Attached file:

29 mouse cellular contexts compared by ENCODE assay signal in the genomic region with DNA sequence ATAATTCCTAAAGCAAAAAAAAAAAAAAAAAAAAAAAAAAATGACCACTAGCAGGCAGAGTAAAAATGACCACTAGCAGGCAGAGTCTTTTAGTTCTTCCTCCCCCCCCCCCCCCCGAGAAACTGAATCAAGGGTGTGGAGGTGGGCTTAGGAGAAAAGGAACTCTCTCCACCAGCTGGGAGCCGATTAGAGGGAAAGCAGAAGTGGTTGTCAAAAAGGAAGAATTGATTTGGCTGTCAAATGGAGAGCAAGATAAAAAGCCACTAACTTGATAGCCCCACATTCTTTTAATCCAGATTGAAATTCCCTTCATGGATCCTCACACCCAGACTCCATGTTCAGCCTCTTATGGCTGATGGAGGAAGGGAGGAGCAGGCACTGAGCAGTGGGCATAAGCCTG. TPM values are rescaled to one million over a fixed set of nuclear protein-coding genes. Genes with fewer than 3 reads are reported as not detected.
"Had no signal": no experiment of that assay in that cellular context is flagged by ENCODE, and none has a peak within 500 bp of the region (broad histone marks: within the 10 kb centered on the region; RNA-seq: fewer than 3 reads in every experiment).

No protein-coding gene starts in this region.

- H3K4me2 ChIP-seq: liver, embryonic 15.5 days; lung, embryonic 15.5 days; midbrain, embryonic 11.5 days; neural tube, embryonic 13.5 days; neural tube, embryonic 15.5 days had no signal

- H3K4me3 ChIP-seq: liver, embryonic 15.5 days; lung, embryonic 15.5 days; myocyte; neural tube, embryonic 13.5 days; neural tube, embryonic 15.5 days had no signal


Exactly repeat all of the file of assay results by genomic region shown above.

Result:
29 mouse cellular contexts compared by ENCODE assay signal in the genomic region with DNA sequence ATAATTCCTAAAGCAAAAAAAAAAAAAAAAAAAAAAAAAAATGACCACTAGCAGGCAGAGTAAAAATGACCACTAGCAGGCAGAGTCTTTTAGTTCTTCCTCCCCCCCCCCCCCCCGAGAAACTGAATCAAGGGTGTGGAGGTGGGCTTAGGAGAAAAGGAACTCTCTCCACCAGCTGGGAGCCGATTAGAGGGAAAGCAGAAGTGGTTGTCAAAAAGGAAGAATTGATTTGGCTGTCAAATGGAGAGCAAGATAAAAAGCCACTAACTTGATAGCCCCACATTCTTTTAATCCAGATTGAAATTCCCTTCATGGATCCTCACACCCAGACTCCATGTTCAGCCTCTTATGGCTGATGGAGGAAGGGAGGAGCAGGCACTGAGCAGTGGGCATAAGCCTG. TPM values are rescaled to one million over a fixed set of nuclear protein-coding genes. Genes with fewer than 3 reads are reported as not detected.
"Had no signal": no experiment of that assay in that cellular context is flagged by ENCODE, and none has a peak within 500 bp of the region (broad histone marks: within the 10 kb centered on the region; RNA-seq: fewer than 3 reads in every experiment).

No protein-coding gene starts in this region.

- H3K4me2 ChIP-seq: liver, embryonic 15.5 days; lung, embryonic 15.5 days; midbrain, embryonic 11.5 days; neural tube, embryonic 13.5 days; neural tube, embryonic 15.5 days had no signal

- H3K4me3 ChIP-seq: liver, embryonic 15.5 days; lung, embryonic 15.5 days; myocyte; neural tube, embryonic 13.5 days; neural tube, embryonic 15.5 days had no signal